The term 'Hellenes' is used for all those people who identify with Hellenic language and culture, and while most Hellene migrants to Sydney originated from the areas that now constitute the Hellenic Republic (known in English as Greece), substantial numbers arrived from countries such as Cyprus, the former Soviet Union and Egypt, as well as the territories that now constitute the Republic of Turkey.
Smaller groups of Hellenes have come from New Zealand, South Africa, Israel/Palestine and Romania. Hellenes have arrived in Sydney with Hellenic, Cypriot, British, Italian, Turkish, and many other travel documents, settling in Sydney from around the world for political, economic and personal reasons.
The Australian Hellenic community traditionally dates its origins to 27 August 1829. On that day, seven young men, who had been convicted of piracy, arrived in Port Jackson aboard the Norfolk. Two years earlier, these sailors from the Aegean island of Hydra, in the Saronic Gulf, west of Athens, had stopped the Alceste (a Maltese-owned British vessel) in the waters south of Crete and taken some items they thought would be useful. The British vessel had been transporting supplies to the Egyptian port of Alexandria, then in the hands of the Ottoman Turks. Antonis Manolis, Damianos Ninis, Ghikas Voulgaris, Georgios Vasilakis, Konstantinos Stroumboulis, Nikolaos Papandreou and Georgios Laritsos were not pirates, but pallikarria, freedom fighters in the Hellenic War of Independence.
The seven Hellenes were assigned to various settlers around the Sydney colony: Ninis in the shipyards of Sydney harbour, Manolis to the vineyards on the estate of William Macarthur at Camden, Laritsos to Major Druitt of Mount Druitt, Stroumboulis to FA Hely (later Principal Superintendent of Convicts), Vasilakis to Mr Macalister of Argyle, and Voulgaris to Alexander Macleay, the Colonial Secretary. Setting the model for the hundreds of thousands of Hellenes who followed them, the Hydran sailors used the skills learnt in their island home to develop and enhance what became their new home.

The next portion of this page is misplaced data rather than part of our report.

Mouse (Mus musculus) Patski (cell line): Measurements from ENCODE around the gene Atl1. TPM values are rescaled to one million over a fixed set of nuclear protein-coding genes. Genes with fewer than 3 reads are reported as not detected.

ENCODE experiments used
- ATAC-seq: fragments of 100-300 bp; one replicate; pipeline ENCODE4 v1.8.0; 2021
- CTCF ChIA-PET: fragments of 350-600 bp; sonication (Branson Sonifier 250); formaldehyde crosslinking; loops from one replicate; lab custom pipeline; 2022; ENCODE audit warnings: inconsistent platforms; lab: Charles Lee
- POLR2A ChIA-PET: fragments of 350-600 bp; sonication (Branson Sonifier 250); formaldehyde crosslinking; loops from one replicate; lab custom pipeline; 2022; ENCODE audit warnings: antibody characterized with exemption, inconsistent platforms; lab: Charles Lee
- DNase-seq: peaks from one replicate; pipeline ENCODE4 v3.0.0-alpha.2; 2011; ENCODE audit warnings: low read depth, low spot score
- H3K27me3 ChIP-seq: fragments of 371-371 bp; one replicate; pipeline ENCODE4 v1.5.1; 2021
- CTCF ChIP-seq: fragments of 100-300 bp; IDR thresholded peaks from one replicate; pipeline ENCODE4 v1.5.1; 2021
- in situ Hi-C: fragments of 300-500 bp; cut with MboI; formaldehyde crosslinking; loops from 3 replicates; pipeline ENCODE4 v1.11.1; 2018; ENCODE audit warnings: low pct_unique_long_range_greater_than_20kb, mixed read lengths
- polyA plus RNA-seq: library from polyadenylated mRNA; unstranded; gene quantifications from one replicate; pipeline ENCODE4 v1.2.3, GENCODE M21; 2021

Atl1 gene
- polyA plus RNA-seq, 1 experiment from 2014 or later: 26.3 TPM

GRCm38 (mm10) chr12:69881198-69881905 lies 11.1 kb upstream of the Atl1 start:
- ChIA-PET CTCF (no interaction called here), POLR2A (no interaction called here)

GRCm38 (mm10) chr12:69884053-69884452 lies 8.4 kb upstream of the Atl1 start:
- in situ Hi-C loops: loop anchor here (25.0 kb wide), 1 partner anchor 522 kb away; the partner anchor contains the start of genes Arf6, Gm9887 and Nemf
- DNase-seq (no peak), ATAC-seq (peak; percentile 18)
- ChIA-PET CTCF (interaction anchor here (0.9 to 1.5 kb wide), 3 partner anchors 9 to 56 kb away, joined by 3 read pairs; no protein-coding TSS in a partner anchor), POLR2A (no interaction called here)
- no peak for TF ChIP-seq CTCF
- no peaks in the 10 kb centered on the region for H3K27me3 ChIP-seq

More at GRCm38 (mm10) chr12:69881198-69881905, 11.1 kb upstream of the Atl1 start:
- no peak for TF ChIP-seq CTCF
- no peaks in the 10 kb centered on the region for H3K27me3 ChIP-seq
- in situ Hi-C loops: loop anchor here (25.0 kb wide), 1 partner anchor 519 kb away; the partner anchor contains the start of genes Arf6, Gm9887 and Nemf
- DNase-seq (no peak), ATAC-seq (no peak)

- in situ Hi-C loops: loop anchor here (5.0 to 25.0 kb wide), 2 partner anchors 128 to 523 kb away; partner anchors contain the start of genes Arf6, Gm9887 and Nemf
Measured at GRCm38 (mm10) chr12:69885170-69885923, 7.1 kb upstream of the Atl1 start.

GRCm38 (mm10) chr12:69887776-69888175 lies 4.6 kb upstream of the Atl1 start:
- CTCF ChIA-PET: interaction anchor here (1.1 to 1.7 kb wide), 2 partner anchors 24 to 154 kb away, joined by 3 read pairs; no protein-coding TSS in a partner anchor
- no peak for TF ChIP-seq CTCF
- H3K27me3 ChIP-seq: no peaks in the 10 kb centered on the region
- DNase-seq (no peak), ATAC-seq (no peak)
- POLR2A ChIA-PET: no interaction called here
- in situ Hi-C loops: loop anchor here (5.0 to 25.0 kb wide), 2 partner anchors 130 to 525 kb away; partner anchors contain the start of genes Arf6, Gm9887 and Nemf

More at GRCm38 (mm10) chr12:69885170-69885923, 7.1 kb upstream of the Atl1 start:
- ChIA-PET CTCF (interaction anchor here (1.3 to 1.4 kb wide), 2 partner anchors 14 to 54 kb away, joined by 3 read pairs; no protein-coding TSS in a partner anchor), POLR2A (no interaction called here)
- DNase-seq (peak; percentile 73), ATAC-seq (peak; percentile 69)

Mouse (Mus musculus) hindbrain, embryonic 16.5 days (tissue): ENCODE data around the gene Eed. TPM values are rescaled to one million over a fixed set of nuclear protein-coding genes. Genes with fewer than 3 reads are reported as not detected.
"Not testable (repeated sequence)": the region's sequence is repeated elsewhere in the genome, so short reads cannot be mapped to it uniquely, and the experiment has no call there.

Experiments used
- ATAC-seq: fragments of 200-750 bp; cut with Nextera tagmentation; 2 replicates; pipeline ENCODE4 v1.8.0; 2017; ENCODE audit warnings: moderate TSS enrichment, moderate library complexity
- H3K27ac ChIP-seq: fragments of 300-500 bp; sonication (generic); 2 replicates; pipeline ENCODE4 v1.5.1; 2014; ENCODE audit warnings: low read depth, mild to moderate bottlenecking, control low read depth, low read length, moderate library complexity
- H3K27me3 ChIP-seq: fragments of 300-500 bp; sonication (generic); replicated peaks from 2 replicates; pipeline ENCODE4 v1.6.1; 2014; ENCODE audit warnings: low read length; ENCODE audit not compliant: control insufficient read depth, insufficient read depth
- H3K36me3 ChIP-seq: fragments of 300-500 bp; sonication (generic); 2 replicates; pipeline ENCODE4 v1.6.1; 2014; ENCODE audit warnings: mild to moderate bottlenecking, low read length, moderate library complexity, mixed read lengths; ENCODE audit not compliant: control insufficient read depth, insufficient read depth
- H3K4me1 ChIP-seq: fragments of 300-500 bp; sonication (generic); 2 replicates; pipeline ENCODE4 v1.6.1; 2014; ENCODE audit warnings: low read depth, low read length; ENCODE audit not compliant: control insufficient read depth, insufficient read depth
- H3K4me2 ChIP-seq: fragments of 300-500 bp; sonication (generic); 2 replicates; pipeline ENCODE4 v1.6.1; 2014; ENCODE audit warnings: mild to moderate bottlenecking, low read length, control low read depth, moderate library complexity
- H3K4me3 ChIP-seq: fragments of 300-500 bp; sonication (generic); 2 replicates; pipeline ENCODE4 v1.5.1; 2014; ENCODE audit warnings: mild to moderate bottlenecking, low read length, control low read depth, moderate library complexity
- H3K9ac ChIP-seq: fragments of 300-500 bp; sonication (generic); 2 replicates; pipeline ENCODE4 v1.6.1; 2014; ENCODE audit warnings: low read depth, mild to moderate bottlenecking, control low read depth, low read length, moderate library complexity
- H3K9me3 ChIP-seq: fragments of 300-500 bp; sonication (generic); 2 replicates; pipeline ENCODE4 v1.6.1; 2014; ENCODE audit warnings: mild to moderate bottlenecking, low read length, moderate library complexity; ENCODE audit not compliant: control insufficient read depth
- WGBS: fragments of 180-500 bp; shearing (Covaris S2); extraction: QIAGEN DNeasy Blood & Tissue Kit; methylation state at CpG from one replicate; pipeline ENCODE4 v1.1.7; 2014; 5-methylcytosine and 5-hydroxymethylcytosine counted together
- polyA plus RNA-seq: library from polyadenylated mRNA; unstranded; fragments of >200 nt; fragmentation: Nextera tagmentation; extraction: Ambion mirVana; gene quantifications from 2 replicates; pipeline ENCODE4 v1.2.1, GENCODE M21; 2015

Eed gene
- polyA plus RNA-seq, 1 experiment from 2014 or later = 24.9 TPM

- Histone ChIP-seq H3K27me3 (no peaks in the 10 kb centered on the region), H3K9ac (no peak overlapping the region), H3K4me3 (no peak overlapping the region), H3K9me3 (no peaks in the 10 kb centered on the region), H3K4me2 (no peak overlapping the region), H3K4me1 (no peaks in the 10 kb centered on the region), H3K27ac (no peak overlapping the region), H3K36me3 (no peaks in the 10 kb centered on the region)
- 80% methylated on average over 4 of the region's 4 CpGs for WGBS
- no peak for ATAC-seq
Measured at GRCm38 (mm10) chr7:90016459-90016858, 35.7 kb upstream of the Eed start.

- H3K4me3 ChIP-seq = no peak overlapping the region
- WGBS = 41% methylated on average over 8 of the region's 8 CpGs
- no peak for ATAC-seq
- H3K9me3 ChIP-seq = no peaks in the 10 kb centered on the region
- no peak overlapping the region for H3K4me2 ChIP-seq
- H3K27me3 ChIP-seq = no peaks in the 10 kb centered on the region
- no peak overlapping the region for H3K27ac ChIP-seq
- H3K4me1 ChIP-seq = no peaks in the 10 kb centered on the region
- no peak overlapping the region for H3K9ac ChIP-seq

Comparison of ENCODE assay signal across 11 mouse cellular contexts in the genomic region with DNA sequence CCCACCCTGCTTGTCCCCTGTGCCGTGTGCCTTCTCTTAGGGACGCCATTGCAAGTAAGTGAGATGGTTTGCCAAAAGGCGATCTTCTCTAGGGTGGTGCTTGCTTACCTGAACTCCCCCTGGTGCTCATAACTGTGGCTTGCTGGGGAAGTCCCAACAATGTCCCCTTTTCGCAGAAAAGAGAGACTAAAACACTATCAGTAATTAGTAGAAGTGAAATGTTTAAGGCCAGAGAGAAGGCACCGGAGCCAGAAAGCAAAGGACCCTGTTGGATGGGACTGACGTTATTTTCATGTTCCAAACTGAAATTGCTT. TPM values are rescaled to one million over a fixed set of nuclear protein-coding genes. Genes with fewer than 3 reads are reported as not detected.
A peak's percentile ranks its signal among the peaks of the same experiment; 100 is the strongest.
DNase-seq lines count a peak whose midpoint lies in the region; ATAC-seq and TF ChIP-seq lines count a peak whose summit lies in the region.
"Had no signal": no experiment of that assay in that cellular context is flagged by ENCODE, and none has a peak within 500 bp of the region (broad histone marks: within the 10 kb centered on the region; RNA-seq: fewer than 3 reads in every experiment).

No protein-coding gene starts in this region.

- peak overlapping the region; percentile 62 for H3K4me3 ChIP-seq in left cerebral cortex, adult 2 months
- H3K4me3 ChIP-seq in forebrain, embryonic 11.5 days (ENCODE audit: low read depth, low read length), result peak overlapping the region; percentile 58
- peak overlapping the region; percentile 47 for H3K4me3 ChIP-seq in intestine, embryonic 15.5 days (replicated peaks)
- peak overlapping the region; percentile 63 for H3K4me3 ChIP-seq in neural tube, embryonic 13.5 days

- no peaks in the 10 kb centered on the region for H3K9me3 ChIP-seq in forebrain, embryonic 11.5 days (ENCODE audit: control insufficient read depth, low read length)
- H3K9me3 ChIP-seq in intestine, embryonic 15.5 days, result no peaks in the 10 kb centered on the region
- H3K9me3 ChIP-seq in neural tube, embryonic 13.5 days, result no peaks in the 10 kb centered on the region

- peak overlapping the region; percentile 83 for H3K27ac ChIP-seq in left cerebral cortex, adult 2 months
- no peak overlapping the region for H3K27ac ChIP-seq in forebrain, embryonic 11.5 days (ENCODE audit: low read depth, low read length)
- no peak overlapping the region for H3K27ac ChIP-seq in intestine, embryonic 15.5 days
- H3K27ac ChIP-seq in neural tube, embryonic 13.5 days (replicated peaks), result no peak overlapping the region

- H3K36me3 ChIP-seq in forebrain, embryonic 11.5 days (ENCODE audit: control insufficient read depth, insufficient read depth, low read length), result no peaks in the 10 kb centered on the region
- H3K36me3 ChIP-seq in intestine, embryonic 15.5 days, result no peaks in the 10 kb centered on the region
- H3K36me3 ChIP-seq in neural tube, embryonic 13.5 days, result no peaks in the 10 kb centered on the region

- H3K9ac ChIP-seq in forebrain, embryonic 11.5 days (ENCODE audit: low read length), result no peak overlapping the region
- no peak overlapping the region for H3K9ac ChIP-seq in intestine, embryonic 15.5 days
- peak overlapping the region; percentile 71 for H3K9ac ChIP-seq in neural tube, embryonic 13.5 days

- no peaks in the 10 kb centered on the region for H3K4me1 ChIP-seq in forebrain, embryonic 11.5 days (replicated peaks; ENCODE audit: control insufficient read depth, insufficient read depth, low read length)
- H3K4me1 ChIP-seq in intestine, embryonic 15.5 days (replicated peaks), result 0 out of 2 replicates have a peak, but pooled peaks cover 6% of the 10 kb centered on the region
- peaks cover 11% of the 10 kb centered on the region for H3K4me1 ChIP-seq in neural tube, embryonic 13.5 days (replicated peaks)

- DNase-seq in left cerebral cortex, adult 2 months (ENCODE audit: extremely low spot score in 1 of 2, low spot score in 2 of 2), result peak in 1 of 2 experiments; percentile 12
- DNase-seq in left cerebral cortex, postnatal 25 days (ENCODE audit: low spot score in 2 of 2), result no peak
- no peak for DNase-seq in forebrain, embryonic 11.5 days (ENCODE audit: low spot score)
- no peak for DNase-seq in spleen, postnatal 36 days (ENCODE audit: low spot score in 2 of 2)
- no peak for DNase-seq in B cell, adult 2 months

Following their pardons in December 1836, five elected to return to a now independent Hellenic Kingdom, while Ghikas Voulgaris and his Irish-born wife, Mary Lyons, became pioneer settler-graziers in the Monaro district of south-eastern New South Wales. He lies in the Old Nimmitabel Cemetery, near Cooma. His descendants bear names like Bulgary, Macfarlane, McDonald and Stewart, and are scattered across the globe. Antonis Manolis spent his remaining years in the Picton district, south-west of Sydney, and is buried in the town's Old Anglican Cemetery, overlooking the fields he had cultivated for decades.
The first female Hellene settler to reach Sydney was born Aikaterine Plessos in the Epiros region of north-western Hellas. Like so many Hellenic women who followed her, her husband's career path brought her to Sydney. Raised by her mother in the regional capital, Ioannina, her extraordinary life included betrothal to Dr Ioannis Kolettis (a future Prime Minister of the Hellenic Kingdom), meeting Lord Byron in the town of Mesolonghi, fleeing to the British-occupied Ionian Islands, marrying Major James H Crummer, a veteran of the Battle of Waterloo, moving to England, Ireland and the colony of New South Wales in turn, and outliving her husband and nine of their eleven children. Between her husband's death in 1867 and her own on 8 August 1907, Catherine Crummer lived in the Kings Cross area of eastern Sydney. She lies today in a family grave in Waverley Cemetery. 
Once a sufficient number of Hellenes had arrived in the Australian colonies, communities began to form in the two major centres of Sydney and Melbourne. The Greek Orthodox Community of New South Wales (GOC), Sydney's oldest Hellenic organization, was established in 1898.
A year later, the combined effort of Hellenic and Arabic-speaking Orthodox faithful produced the first Orthodox Church in the southern hemisphere: Ayia Triada (Holy Trinity), in Bourke Street, Surry Hills.  The first resident Orthodox priest in Australia was despatched by the Orthodox Patriarchate of Jerusalem. Born in the town of Madytos (also known as Maidos, modern Eceabat) on the Gallipoli Peninsula and educated in Jerusalem, Father Serapheim Phokas took up the position at Ayia Triada.